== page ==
For the past quarter-century, the Moose Cottage has been a home away from home for patients and families at the Red Deer Regional Hospital.
So named after the Loyal Order of the Moose and Women of the Moose, who were the facility’s original and ongoing funders, the Moose Cottage is a sanctuary of sorts.
There’s a fireplace, several tables with many chairs, country-chic décor, a kitchen always stocked with coffee and goodies, and to boot, the room overlooks the hospital's second floor meditative gardens.
One current patron of the Moose Cottage is former Red Deer city councillor Bev Hughes, who served from 1995 to 2007. Hughes was also on the hospital board in the early 90s and was a founding board member of the Red Deer Regional Health Foundation.
He was present for the opening of the Moose Cottage 25 years ago.
“We’ve been here since July. That’s a long time for Bev to be in hospital and it’s such a break from the ward. You get so tired of that,” his wife Faye said at the ‘cottage’ on Thursday. Bev has been a patient at RDRH since having a stroke this summer, and that issue is compounded with his Parkinson’s.
“Not that we don’t appreciate good hospital care and good nursing care, but at least when we're down here visiting with volunteers in a different environment, it feels like we're sort of normal people again, not just hospital patients,” Faye adds.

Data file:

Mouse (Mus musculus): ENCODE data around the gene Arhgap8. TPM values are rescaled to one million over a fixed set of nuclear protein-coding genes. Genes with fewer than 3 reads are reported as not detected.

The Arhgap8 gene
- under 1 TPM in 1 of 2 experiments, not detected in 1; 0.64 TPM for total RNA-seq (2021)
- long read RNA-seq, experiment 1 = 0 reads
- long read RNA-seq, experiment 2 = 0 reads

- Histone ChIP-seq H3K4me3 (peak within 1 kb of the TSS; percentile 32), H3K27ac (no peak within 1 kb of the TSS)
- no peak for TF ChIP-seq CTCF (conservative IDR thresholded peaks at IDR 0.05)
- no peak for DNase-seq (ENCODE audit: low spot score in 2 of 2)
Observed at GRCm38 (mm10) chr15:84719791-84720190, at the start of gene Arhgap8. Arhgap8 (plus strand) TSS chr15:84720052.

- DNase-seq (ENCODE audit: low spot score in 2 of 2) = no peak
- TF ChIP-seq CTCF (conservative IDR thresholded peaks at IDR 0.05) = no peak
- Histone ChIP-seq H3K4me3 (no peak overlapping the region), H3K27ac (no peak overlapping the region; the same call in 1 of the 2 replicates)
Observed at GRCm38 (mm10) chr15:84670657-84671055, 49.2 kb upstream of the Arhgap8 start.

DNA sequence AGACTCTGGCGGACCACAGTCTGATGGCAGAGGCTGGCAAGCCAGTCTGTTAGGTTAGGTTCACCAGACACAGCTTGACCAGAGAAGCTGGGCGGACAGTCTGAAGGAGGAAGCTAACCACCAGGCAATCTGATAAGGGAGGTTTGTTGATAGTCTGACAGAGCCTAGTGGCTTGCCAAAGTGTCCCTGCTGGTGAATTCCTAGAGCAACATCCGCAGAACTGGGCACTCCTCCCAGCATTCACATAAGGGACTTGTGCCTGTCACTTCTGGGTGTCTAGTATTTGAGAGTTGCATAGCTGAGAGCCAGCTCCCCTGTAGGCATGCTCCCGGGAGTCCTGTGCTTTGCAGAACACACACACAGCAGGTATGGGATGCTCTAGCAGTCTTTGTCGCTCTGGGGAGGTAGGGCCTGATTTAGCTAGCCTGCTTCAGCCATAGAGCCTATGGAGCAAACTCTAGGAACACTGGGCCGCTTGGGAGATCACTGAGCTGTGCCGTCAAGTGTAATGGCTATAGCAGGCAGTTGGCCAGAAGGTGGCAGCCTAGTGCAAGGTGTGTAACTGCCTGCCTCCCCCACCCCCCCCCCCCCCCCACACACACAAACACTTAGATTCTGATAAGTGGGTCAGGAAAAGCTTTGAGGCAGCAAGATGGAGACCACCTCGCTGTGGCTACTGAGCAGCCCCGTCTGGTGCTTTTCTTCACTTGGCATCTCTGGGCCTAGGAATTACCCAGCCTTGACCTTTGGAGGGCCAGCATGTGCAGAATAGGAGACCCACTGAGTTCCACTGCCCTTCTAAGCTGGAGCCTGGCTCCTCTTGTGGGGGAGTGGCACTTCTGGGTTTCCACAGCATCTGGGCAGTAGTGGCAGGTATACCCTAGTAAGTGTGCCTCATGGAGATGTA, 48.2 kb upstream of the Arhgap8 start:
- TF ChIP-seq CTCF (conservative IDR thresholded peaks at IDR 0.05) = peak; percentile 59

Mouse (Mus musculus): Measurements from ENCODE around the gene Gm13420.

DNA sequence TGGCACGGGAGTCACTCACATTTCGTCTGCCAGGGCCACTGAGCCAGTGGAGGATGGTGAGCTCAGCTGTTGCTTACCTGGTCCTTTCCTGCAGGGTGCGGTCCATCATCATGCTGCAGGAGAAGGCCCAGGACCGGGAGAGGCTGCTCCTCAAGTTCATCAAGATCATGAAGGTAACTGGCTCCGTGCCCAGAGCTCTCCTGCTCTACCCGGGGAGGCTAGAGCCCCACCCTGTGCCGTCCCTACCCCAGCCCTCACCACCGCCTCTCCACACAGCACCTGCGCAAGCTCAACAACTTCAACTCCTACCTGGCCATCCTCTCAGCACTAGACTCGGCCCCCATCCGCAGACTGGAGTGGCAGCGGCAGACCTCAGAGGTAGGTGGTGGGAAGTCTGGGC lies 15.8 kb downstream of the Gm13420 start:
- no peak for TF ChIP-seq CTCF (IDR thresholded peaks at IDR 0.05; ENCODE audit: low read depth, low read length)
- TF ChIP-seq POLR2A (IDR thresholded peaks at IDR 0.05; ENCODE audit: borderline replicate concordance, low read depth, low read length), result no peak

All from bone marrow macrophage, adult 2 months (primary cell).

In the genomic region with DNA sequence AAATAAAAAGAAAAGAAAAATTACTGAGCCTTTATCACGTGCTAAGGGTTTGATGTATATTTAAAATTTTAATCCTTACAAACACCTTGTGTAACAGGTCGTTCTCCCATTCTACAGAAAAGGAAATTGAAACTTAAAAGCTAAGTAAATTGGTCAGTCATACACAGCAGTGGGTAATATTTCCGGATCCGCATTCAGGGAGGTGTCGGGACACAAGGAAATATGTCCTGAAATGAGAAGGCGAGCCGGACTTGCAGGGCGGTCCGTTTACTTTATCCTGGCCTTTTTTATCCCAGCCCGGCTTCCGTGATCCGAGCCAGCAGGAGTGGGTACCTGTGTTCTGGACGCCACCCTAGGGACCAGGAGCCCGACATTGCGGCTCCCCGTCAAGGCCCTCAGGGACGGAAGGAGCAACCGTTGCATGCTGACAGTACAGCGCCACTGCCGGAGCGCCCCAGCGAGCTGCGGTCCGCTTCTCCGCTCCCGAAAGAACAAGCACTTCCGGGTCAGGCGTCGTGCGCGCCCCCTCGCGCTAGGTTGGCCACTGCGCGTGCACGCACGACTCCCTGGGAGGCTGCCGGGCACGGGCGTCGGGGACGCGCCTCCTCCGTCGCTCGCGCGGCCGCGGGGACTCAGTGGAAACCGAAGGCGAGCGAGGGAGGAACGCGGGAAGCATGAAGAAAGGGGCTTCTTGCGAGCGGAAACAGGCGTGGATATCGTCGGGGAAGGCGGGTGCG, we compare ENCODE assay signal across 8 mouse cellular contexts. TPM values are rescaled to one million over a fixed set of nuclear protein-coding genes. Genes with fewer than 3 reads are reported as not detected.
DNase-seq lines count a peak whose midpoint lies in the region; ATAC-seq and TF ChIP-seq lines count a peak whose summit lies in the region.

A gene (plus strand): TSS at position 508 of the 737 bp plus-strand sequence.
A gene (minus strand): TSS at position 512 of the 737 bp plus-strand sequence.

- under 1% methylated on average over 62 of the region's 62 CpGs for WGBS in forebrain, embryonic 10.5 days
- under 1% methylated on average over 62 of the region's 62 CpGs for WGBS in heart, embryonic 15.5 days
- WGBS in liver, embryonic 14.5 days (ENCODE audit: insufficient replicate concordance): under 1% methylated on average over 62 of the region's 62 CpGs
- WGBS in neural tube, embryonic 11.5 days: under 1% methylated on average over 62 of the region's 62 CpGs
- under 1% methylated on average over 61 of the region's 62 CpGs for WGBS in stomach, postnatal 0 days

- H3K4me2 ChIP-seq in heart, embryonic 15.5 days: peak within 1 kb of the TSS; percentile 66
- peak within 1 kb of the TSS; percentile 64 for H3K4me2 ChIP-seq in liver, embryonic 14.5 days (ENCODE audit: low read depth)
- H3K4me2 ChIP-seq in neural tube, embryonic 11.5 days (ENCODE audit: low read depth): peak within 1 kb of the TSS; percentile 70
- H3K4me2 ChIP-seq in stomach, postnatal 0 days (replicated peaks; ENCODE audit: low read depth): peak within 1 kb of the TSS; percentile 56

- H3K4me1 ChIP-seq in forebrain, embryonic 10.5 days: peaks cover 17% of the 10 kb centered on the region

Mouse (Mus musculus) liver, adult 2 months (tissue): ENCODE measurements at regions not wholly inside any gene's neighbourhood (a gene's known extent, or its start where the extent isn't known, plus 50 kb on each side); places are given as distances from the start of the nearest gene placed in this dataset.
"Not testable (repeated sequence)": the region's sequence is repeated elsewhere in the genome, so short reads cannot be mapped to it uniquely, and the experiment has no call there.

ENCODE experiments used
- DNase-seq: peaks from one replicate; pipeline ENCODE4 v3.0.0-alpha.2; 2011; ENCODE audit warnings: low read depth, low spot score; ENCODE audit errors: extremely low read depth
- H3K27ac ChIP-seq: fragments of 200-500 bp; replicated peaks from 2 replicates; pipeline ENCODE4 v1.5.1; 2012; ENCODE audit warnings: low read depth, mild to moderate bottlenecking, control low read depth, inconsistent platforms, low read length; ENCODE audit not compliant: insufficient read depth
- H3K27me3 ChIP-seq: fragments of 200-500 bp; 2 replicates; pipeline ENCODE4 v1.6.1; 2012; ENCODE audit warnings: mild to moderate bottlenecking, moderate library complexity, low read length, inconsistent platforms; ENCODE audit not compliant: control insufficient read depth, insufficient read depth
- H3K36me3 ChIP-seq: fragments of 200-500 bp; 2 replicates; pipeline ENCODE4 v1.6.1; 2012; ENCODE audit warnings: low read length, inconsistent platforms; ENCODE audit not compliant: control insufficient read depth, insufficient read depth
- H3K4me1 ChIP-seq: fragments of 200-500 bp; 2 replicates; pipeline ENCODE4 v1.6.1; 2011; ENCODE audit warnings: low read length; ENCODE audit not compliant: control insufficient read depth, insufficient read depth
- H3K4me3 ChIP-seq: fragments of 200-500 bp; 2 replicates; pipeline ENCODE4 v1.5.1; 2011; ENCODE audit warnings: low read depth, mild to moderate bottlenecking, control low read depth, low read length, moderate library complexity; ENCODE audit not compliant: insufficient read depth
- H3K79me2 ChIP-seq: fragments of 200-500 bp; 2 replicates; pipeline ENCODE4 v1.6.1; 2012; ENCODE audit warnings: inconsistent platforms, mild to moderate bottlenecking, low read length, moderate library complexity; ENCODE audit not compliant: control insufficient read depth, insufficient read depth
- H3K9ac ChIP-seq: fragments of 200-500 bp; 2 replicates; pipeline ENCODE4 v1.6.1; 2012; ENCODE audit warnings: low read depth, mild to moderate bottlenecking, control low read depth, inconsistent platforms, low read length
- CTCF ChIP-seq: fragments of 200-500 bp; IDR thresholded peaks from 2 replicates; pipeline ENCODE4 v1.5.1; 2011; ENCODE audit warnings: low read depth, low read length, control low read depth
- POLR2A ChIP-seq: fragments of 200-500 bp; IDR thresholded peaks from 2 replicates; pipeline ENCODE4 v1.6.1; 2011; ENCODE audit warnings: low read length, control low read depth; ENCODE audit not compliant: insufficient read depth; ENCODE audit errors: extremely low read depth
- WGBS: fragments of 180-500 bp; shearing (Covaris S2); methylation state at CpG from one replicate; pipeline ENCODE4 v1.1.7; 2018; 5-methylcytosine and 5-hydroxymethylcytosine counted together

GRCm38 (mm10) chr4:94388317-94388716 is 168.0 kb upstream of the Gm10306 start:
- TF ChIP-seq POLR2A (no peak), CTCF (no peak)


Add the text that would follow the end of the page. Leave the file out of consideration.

Over the years, the Moose Cottage has played host to birthdays and wedding receptions, as well as more sombre occasions. It’s also where the hospital’s bereavement support group is held.
“It’s used well and we’re very, very proud of what goes on in this room. I’m very pleased that the Moose continue to support, and I’m proud of the volunteers that make the room happen,” says Brenda Farwell, coordinator of volunteer resources for AHS at RDRH.
“What I see in here is just the lifting of the spirits. They come in here, enjoy a coffee, a sweet treat, or something homemade. It’s a peaceful room and a quiet room.”
Perhaps no one knows better just how peaceful it can be than Lorraine Corsiatto, who’s volunteered in the Moose Cottage for eight years now.
“It’s helping the patients. That’s really important to me because for people like Bev, it gets them out of their room, into a different atmosphere, and it feels like home. Many people come in here and say, ‘Oh, this is just like grandma’s kitchen.’ They love it,” Corsiatto says.
“People that come to visit the patients here in this room say they wish they had a place like this in their hometown they could go and visit.”
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